Orioles' Dylan Bundy draws on early-season slider success in first start of second half

Orioles right-hander Dylan Bundy kicked off his second half of the season Tuesday night by delivering the back end of the team's first consecutive quality starts since the beginning of June, and did so by showing the pitch mix that made him so successful early this year.

"Dylan is a pitcher," manager Buck Showalter said. "I don't think he had a real good feel for his curveball, which is expected, but the rest of the pitches were there for him tonight."


Bundy and his manager said the first two innings of his six-inning outing, during which he allowed the only run on his ledger and half of the four hits, were a bit off, owing to the fact that he hadn't started since July 7. Bundy said he couldn't explain it, but he was just off. Showalter got that message from him as well.

Once Bundy got going, he was able to go back to having the pitch mix he wanted to return to after the All-Star break.

"Later in the game, in the fifth and sixth inning, I started attacking guys more so with the fastball because I showed other pitches I could throw for strikes," he said. "That's the main thing, mixing up pitches and keeping guys off balance."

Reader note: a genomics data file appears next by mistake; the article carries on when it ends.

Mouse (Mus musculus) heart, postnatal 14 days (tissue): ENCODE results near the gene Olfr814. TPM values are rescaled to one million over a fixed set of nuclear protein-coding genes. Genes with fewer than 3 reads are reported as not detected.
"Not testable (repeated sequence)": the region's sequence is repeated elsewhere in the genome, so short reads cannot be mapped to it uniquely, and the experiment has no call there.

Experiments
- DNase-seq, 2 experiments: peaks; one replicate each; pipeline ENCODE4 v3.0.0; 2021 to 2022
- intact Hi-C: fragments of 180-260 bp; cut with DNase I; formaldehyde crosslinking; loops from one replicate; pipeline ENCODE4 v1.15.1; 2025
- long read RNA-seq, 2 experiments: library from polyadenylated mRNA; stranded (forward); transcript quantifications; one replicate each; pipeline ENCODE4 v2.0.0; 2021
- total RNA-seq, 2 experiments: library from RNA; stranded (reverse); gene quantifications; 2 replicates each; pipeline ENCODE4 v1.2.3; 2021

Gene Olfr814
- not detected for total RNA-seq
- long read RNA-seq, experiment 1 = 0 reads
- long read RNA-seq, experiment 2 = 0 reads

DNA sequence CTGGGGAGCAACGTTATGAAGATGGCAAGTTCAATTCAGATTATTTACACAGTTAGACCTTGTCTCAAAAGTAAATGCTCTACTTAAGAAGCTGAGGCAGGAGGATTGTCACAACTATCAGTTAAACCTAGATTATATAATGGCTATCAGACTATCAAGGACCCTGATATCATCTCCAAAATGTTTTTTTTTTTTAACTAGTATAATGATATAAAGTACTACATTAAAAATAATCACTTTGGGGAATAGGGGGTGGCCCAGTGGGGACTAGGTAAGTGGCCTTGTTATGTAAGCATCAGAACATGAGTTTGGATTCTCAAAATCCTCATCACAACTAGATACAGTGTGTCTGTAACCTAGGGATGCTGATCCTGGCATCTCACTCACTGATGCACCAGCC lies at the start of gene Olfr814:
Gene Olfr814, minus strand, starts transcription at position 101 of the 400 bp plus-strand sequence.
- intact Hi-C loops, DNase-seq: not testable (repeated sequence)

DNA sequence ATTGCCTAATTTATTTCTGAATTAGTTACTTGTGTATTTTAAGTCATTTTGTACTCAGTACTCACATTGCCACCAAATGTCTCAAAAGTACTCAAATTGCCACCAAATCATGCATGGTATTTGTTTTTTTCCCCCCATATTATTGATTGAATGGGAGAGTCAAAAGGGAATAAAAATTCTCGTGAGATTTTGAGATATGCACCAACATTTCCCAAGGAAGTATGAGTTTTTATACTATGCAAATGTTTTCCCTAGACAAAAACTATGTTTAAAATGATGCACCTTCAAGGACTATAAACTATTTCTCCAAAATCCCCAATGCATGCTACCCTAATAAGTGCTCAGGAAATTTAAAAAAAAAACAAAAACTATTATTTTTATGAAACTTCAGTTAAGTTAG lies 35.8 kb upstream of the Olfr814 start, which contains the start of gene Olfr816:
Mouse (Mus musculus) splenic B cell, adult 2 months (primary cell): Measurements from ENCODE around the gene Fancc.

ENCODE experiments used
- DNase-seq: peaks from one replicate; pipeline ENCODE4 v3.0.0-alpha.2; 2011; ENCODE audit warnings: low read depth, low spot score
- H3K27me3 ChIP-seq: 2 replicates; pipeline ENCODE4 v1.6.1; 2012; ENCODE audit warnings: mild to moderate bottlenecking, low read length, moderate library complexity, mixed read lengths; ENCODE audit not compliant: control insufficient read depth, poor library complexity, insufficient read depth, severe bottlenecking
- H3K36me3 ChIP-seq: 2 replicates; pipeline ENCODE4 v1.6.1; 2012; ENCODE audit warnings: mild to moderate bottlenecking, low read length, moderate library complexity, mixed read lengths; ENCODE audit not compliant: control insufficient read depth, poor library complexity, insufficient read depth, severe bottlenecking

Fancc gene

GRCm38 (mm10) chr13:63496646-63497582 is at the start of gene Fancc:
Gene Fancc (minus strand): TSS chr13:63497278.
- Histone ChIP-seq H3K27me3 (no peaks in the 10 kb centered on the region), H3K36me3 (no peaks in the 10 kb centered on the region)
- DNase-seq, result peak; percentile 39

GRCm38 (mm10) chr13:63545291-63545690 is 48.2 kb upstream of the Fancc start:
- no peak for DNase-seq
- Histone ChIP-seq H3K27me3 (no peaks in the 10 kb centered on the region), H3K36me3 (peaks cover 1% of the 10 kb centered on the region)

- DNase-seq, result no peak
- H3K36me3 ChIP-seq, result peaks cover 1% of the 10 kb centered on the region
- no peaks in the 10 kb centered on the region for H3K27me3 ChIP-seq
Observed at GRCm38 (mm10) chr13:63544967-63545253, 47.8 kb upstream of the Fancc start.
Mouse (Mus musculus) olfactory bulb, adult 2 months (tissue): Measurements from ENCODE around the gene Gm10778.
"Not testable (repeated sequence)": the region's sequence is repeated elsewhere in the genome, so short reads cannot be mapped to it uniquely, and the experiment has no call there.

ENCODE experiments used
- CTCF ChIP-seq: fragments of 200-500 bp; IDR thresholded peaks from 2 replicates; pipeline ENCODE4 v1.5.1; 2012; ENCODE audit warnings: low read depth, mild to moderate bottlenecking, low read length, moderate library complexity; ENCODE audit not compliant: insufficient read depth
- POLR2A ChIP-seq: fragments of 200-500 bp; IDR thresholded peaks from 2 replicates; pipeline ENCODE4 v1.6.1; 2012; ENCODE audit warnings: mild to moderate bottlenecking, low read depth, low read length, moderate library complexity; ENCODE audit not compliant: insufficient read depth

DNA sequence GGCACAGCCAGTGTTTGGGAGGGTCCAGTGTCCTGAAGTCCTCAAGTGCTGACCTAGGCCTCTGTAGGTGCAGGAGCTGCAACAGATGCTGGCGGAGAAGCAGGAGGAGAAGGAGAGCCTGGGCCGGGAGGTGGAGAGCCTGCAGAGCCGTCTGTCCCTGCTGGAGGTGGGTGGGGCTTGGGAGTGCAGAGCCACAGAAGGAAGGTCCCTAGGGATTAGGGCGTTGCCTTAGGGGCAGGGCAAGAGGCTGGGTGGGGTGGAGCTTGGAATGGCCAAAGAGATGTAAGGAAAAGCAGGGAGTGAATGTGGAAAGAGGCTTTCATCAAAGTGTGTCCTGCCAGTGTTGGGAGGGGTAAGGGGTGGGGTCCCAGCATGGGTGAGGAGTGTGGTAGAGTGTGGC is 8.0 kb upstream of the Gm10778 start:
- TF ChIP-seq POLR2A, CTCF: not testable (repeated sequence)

Indeed, Bundy's mix was a lot like what made him so successful early. He threw 24 sliders out of 100 pitches, harking back to April when he threw it 25 percent of the time and had a 1.65 ERA. As the percentage of sliders he threw shrunk, his ERA climbed.

The slider was back to being an effective pitch for him Tuesday, getting five of his 13 swinging strikes and three groundouts off it without ceding a hit on the pitch, according to Statcast data from

That allowed him to work effectively with his fastball, which averaged 91.9 mph, and post the team's second straight quality start. He followed Chris Tillman's quality start with another to give the team two in a row for the first time since June 1-2.

"That's two good starts we've gotten in a row. That would certainly bode well if we could continue that pattern," Showalter said.

Bundy said the pitchers thrive when they have a good performance preceding them to strive to match.

“We know we have to have a lot of things clicking to get back to where we want to be,” Showalter said. “I think not only the starters, but just the whole team in general."